The desire Mary had for religious life, combined with her response to the needs of the poor bush children of Penola, resulted in her responding positively to Father Woods invitation that she become one of the first Sisters of St Joseph. She wrote:

The way in which he described their wants [the neglected poor children of SA] so completely agreed with all my previous desires that when he asked me whether I would remain and become one of his first children in the work, I joyfully consented.
( Mary to Bishop Sheil, 10 September, 1871)

Champion of the Poor

With her formal teaching qualifications under her belt, January 1866 saw Mary and her sisters, Annie and Lexie, settled in Penola and running a Catholic School according to the vision espoused by herself and Father Woods. While their teaching was strictly Catholic, their school was open to any child who wished to learn and they accepted and educated, without distinction, those who could pay for their education and those who could not.

They taught in the stable that Mary’s brother, John, had renovated for them, until the opening of Father Woods’ new schoolhouse next door to the church.

Woman of Justice

Mary offered all students an opportunity to learn. While religion permeated her teaching, she ensured that the children could read and understand the written word, write simple letters correctly and do enough mathematics to be able to manage their finances adequately.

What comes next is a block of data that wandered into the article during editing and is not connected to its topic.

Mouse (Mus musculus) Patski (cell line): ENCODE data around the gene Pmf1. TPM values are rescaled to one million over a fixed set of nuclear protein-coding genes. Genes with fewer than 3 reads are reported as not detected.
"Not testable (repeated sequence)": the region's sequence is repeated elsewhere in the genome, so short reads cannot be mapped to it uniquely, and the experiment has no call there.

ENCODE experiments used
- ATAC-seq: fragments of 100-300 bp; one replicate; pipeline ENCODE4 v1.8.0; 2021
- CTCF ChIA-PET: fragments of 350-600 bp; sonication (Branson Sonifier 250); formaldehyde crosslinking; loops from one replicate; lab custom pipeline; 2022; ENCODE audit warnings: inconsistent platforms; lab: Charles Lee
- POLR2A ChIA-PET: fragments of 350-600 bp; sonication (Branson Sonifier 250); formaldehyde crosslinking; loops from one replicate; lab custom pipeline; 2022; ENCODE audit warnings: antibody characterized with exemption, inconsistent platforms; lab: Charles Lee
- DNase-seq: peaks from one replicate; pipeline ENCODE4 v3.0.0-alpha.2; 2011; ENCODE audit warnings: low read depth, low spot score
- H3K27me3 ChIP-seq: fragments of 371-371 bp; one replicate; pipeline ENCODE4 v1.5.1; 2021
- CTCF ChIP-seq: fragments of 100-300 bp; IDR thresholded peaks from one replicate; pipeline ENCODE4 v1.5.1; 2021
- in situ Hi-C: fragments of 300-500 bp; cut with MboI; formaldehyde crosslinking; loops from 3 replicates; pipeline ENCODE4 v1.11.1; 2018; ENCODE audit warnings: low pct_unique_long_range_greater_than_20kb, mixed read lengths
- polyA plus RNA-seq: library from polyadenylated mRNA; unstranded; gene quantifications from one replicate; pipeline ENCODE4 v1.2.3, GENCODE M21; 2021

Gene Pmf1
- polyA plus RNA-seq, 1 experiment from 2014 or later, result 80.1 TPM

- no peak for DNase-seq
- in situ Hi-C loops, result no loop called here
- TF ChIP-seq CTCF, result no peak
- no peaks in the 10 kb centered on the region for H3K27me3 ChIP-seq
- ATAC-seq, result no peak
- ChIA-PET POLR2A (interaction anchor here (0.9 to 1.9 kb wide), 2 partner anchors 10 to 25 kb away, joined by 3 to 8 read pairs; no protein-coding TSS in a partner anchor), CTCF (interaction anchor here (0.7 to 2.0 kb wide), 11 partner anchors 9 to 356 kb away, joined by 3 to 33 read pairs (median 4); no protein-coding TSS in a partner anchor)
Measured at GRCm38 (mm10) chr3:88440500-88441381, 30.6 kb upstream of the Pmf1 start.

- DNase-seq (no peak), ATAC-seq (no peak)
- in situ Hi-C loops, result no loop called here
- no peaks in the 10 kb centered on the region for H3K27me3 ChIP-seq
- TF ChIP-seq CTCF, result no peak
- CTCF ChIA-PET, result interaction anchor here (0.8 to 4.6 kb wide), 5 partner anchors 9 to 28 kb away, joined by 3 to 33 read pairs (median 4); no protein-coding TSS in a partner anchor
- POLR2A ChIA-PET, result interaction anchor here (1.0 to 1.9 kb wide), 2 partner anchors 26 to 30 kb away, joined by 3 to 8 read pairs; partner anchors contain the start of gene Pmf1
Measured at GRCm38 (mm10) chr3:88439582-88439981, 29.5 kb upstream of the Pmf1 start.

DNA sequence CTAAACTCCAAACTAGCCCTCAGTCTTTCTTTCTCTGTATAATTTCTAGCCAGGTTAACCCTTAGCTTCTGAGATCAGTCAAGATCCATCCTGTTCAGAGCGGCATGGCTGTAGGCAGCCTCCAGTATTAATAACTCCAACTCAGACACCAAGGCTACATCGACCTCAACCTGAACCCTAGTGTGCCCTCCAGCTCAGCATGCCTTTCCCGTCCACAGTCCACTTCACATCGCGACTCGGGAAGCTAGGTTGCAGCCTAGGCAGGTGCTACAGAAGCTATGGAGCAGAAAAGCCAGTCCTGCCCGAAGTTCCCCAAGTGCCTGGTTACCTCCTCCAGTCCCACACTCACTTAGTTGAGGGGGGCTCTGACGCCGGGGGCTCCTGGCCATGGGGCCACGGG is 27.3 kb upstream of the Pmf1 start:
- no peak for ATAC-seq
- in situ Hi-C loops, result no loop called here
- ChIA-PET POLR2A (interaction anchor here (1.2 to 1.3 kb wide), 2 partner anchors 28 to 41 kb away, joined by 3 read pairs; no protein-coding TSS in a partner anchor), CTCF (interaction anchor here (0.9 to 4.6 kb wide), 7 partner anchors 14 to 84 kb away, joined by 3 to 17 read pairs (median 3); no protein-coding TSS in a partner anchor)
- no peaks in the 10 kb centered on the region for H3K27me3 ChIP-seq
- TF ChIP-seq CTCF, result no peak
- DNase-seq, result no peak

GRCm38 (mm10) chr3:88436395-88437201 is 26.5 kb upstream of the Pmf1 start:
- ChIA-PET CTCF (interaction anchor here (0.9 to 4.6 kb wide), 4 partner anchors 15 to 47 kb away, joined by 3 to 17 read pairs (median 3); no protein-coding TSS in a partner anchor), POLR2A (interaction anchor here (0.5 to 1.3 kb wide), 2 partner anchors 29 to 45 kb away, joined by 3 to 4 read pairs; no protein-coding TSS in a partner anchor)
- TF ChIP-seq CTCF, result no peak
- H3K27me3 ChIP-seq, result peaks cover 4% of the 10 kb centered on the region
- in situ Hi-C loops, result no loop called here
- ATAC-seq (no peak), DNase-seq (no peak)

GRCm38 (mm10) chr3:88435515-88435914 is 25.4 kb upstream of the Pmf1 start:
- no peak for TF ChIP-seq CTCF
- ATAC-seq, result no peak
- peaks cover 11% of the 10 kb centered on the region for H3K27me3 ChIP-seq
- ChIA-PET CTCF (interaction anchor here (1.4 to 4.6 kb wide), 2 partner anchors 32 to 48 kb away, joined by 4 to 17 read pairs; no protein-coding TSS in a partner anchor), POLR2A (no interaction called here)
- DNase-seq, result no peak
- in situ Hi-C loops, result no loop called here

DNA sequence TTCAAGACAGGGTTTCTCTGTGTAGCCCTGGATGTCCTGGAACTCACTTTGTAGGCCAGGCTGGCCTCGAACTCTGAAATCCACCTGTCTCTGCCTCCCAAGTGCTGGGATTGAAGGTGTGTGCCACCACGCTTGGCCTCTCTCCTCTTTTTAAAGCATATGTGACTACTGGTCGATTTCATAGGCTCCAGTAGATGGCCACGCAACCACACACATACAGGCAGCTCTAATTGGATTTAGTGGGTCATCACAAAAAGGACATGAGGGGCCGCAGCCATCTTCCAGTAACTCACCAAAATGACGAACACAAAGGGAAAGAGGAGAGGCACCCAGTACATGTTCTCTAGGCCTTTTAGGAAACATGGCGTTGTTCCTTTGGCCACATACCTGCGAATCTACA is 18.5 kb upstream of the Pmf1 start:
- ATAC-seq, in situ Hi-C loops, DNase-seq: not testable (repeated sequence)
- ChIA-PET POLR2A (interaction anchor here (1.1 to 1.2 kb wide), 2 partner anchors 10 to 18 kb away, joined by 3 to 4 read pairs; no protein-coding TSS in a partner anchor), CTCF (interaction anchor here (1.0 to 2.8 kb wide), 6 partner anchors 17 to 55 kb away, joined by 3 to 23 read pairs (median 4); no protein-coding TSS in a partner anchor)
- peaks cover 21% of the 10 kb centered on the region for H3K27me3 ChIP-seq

She encouraged all children to attend her school and, after her move to Adelaide, provided the poorest of them with suitable school clothes.

When the Governor’s son wished to enrol his little boy there, he requested that the child might have a seat beside her desk. She refused to make any distinctions. Although upset at the time, the Governor’s family soon realised that she was quite right, even though the little boy was excluded. (Mary, talk to the sisters, North Sydney, 1901.)

Mary offered all students the opportunity to learn. In her eyes, all children were equal and deserving of equal treatment.

Video Excerpt taken from the film ‘Mary’ Courtesy of Ronin Films

Video Excerpt taken from the film ‘Mary’ Courtesy of Ronin Films
Servant of God

Mary publicly declared her intention to serve God as a religious sister on 19 March 1866, the feast of St Joseph, when she appeared in a black dress and signed off as ‘Mary, Sister of St Joseph’ for the first time. On 15 August 1867, she pronounced her religious vows and became Sister Mary of the Cross.

She wrote: When I parted with you, I little imagined that I could so soon have the happiness of being allowed to make my Profession. Yet, after all, thanks to the goodness of God and Father Woods’ kindness, I have been permitted to take the holy vows. (Mary to her mother, 21 August 1867)

By 8 December 1869, the day when she made her final profession, there were 82 Sisters managing 23 schools, an orphanage, a refuge for women in need of protection and a House of Providence for homeless and vulnerable women of all ages. At the time, all were in South Australia.

On 15 August 1867, Mary MacKillop pronounced her vows and became Sister Mary of the Cross devoting herself to the education of the children of poor families

Video Excerpt taken from the film ‘Mary’ Courtesy of Ronin Films

Video Excerpt taken from the film ‘Mary’ Courtesy of Ronin Films
Mary of the Cross